and the hermeneutical battle begins anew. In any case, irrespective of
who is right about such questions of exegesis, this religious notion of
"proof" is not relevant to the scientific or the philosophical
senses of the term. Indeed, most creationists seem to have another notion
in mind when they claim that there is no proof of evolution from a scientific
point of view, or when they say that no proof of evolution is even possible.
Again, it is hard to know how to understand such statements, but it appears
that the problem stems from narrow and mistaken beliefs about scientific
proof. Many creationists think that any scientific argument that provides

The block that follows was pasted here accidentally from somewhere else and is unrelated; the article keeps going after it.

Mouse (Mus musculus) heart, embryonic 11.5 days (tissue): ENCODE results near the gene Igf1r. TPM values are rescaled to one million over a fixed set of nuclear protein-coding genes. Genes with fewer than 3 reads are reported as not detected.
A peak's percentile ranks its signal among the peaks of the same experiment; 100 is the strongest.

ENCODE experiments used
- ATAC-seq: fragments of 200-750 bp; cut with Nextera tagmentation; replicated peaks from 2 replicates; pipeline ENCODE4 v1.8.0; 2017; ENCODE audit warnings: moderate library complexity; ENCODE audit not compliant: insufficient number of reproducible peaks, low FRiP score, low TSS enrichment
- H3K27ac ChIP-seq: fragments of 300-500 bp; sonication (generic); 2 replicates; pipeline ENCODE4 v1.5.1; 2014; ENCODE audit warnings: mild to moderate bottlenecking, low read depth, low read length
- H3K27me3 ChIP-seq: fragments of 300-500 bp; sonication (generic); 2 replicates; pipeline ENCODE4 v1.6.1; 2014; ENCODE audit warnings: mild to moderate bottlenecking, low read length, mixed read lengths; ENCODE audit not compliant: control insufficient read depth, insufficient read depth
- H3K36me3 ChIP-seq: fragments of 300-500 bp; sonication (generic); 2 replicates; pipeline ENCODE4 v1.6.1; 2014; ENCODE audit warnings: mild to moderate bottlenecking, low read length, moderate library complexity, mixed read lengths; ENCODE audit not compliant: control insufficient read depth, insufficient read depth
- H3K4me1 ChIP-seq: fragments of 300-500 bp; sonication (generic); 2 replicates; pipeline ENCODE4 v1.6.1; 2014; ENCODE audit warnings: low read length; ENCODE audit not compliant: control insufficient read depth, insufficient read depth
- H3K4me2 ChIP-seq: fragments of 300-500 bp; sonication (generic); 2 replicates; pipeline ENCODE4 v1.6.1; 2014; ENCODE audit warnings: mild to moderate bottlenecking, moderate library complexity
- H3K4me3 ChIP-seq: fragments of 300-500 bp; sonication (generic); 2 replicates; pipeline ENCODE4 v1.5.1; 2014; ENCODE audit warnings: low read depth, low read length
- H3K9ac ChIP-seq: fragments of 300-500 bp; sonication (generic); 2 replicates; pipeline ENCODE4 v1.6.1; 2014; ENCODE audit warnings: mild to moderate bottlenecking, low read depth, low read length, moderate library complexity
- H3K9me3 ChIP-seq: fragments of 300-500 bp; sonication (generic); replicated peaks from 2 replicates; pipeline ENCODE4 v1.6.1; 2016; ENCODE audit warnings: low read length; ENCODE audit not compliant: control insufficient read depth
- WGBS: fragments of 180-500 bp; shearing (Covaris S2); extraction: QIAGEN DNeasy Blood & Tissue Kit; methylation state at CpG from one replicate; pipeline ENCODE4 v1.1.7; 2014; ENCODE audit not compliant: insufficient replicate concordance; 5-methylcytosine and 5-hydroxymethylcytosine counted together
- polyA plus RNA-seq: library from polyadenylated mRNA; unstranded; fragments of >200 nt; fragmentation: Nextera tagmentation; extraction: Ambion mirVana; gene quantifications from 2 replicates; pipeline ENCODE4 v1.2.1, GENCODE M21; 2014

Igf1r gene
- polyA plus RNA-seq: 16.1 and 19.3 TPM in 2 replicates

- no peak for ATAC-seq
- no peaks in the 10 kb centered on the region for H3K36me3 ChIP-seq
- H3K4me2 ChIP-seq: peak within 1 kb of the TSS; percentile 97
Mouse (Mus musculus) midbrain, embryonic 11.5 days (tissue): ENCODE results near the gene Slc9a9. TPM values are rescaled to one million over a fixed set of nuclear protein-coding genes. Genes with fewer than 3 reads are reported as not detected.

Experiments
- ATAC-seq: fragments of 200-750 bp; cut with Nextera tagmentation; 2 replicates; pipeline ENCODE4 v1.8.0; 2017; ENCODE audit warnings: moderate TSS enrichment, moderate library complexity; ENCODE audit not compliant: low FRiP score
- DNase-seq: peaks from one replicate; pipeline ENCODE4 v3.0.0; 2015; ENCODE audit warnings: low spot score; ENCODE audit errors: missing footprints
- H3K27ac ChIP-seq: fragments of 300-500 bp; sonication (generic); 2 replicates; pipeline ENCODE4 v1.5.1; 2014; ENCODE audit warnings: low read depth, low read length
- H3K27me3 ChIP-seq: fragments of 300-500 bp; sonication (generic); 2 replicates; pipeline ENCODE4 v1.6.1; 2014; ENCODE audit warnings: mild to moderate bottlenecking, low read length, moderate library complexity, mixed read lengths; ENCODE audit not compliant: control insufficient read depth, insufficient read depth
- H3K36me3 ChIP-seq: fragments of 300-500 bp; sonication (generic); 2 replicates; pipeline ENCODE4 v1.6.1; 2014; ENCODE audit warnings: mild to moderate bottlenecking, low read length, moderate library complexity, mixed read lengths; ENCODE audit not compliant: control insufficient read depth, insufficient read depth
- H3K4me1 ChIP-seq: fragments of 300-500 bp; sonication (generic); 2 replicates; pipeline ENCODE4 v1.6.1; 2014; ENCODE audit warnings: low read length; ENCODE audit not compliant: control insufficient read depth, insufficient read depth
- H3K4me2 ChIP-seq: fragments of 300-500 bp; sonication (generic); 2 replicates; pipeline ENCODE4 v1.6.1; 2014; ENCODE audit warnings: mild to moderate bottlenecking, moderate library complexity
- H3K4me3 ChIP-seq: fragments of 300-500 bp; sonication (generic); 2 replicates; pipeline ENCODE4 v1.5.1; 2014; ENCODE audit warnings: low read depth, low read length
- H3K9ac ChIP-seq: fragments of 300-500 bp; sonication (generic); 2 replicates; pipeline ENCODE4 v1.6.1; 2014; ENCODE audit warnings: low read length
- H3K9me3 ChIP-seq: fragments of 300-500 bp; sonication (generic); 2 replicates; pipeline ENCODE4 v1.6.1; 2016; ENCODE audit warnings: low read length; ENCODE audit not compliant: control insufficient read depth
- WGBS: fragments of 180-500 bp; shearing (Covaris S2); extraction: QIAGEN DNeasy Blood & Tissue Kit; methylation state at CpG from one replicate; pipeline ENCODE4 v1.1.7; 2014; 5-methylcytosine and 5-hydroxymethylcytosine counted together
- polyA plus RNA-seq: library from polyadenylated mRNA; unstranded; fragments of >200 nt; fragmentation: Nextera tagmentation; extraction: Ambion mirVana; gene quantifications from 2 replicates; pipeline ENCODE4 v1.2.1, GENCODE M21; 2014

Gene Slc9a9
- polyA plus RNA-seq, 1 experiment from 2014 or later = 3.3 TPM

less than complete certainty is not really proof (they are happy with nothing
less than absolute truth), and they are confused about the sort of proof
that science does offer.
1. Sibley and Ahlquist 1987; Sibley, Comstock, and Ahlquist 1990
2. Morris and Morris 1996b, p. 89
3. Morris and Rajca 1995
4. Morris and Rajca 1995
5. Ammerman 1987, p. 53
6. Ammerman 1987, p. 54